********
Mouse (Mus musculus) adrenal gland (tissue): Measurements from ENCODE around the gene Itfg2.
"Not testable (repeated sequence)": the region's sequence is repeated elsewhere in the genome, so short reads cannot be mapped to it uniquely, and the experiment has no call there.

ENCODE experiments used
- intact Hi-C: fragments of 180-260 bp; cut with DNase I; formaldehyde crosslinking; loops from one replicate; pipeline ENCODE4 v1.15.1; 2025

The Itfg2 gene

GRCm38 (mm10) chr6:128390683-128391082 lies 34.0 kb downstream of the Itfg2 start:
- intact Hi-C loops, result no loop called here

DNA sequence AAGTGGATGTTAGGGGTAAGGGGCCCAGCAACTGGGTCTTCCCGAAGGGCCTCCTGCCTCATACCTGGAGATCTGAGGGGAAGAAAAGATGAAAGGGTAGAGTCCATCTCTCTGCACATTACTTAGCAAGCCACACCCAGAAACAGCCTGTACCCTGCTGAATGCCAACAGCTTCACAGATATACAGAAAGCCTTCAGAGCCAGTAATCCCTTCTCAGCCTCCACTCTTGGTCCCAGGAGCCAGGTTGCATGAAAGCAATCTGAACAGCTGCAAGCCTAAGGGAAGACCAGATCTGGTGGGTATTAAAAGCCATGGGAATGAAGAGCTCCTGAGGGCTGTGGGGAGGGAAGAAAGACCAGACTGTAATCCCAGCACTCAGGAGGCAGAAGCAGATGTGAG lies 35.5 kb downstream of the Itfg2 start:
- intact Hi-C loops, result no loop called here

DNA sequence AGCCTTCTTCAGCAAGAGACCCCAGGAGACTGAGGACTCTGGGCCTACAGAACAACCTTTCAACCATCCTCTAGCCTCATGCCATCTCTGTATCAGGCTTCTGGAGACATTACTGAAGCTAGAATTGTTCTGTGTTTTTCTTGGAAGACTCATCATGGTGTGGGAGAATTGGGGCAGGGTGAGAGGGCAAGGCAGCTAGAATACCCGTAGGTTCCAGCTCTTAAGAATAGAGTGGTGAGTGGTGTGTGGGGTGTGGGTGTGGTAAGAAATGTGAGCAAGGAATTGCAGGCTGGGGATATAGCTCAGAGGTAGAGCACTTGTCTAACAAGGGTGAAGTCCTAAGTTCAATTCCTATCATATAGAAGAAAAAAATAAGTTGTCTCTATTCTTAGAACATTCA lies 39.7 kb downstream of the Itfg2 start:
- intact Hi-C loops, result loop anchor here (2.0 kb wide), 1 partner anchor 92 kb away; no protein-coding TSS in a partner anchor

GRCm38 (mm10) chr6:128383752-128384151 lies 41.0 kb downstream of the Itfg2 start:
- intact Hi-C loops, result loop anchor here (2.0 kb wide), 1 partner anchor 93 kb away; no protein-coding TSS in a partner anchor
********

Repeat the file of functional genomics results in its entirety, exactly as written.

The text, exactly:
Mouse (Mus musculus) adrenal gland (tissue): Measurements from ENCODE around the gene Itfg2.
"Not testable (repeated sequence)": the region's sequence is repeated elsewhere in the genome, so short reads cannot be mapped to it uniquely, and the experiment has no call there.

ENCODE experiments used
- intact Hi-C: fragments of 180-260 bp; cut with DNase I; formaldehyde crosslinking; loops from one replicate; pipeline ENCODE4 v1.15.1; 2025

The Itfg2 gene

GRCm38 (mm10) chr6:128390683-128391082 lies 34.0 kb downstream of the Itfg2 start:
- intact Hi-C loops, result no loop called here

DNA sequence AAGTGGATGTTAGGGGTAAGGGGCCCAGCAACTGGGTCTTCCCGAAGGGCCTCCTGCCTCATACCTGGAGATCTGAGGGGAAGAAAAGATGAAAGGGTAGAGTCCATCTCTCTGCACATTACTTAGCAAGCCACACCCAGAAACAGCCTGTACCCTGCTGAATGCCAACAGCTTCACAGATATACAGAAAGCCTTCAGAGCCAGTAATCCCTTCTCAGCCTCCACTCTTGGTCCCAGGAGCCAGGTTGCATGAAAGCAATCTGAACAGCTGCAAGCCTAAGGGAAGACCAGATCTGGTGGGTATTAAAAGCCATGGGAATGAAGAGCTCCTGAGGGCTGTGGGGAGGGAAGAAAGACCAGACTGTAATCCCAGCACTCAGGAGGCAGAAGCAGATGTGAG lies 35.5 kb downstream of the Itfg2 start:
- intact Hi-C loops, result no loop called here

DNA sequence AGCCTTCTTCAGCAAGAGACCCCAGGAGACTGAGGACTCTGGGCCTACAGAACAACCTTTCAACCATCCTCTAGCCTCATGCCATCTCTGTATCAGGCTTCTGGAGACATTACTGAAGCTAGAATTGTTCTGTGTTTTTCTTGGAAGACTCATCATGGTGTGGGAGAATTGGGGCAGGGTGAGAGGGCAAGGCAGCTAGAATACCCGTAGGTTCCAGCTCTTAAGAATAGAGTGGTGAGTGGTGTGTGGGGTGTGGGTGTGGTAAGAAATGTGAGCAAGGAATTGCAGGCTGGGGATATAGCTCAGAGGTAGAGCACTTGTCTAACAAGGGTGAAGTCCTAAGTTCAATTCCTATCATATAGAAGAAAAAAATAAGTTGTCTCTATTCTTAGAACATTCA lies 39.7 kb downstream of the Itfg2 start:
- intact Hi-C loops, result loop anchor here (2.0 kb wide), 1 partner anchor 92 kb away; no protein-coding TSS in a partner anchor

GRCm38 (mm10) chr6:128383752-128384151 lies 41.0 kb downstream of the Itfg2 start:
- intact Hi-C loops, result loop anchor here (2.0 kb wide), 1 partner anchor 93 kb away; no protein-coding TSS in a partner anchor